The modular design of ALERT provides Highland Valley Copper personnel with many options in designing the computer networking and communication systems for their monitoring program. This flexibility is extremely important in an open pit mining environment where infrastructure such as power supply, wireless networking coverage and radio repeater availability not only differ from location to location, but also change over time. The installation at one of the Highland Valley Copper pits has the ALERT software running on a single office computer that controls two TCA units via wireless serial port radios with all data stored and processed directly on the office computer. The downside of this scenario is that a breakdown in radio communication will directly result in a loss of data being collected. A different scenario is being used at another one of the pits where computers installed at each of the total station sites provide a fully autonomous data collection system, while an office computer is configured to transfer data from the remote sites via wireless networking. In this scenario, if communication is lost, the system will continue to collect data on schedule and all available cycles are automatically transferred when the network link is restored.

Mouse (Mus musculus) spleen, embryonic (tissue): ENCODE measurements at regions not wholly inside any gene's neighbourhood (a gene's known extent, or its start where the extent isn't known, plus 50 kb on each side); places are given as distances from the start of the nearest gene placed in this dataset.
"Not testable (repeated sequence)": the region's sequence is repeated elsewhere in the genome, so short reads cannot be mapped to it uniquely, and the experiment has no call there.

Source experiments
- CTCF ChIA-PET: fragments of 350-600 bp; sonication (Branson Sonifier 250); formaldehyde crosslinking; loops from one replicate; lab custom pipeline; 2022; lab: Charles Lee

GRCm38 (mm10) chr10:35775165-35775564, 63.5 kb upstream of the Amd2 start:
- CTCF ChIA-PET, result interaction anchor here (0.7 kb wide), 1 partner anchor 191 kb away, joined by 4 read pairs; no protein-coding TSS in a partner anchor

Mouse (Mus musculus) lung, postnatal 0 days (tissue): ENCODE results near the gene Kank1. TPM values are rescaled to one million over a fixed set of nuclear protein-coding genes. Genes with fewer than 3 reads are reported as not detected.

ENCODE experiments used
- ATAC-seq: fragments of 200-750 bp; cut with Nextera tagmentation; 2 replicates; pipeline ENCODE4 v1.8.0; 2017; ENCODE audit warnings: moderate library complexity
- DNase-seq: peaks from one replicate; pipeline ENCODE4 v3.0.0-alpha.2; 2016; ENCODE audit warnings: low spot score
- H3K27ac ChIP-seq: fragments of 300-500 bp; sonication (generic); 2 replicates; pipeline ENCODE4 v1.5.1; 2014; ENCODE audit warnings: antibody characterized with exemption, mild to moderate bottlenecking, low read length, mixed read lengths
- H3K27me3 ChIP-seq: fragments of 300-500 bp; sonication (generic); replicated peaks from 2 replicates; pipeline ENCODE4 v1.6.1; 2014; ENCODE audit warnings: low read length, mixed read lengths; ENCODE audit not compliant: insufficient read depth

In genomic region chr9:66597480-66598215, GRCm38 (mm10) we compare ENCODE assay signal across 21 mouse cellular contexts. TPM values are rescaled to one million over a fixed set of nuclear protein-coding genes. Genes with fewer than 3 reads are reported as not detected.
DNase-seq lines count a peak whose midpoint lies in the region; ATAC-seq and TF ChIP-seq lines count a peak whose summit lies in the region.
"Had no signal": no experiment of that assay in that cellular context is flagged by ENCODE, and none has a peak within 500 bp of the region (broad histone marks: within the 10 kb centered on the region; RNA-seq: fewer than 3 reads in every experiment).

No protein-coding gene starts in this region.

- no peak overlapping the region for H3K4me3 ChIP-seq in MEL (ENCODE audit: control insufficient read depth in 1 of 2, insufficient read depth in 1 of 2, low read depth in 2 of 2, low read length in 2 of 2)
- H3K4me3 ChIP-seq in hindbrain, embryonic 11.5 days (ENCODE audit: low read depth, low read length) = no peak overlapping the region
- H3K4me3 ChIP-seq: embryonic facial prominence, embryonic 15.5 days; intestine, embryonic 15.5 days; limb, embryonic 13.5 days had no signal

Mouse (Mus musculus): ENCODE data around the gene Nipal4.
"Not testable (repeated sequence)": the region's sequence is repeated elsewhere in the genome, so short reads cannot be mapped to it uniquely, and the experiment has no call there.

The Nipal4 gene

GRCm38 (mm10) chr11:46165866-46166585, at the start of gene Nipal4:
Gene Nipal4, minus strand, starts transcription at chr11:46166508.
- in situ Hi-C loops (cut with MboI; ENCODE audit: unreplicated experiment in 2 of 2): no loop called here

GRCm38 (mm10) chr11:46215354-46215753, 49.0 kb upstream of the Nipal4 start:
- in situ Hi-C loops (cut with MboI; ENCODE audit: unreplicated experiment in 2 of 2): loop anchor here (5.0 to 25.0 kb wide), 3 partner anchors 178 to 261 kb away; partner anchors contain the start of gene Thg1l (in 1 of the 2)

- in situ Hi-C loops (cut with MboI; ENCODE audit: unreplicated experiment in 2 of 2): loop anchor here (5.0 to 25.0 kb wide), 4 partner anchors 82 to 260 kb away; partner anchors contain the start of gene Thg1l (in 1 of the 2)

From the safety of the shelter, a Leica TCA 1800 automatically surveys hundreds of retroreflector targets installed on the walls and pit benches.

Overcoming Obstacles

Open pit mining environments are very dynamic: instruments are often moved, new sections of pit wall require monitoring and current instrument locations may be slated for blasting and excavation. When the slope stability team at Highland Valley Copper needs to monitor a new area, a new project with the updated position of the TCA instrument can be set up with a quick visit to a few of the ALERT user interface modules. The target seeking data is entered either by using existing coordinates or by sighting any new points that are being added. The system is quickly back online and ready for use in its new location.